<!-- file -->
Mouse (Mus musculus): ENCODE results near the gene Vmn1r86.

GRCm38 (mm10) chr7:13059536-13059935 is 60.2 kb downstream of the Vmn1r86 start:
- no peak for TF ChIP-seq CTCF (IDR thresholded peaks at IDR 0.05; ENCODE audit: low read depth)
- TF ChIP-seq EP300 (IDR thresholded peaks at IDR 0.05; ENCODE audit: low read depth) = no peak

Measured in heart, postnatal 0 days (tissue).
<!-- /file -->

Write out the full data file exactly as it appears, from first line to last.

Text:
Mouse (Mus musculus): ENCODE results near the gene Vmn1r86.

GRCm38 (mm10) chr7:13059536-13059935 is 60.2 kb downstream of the Vmn1r86 start:
- no peak for TF ChIP-seq CTCF (IDR thresholded peaks at IDR 0.05; ENCODE audit: low read depth)
- TF ChIP-seq EP300 (IDR thresholded peaks at IDR 0.05; ENCODE audit: low read depth) = no peak

Measured in heart, postnatal 0 days (tissue).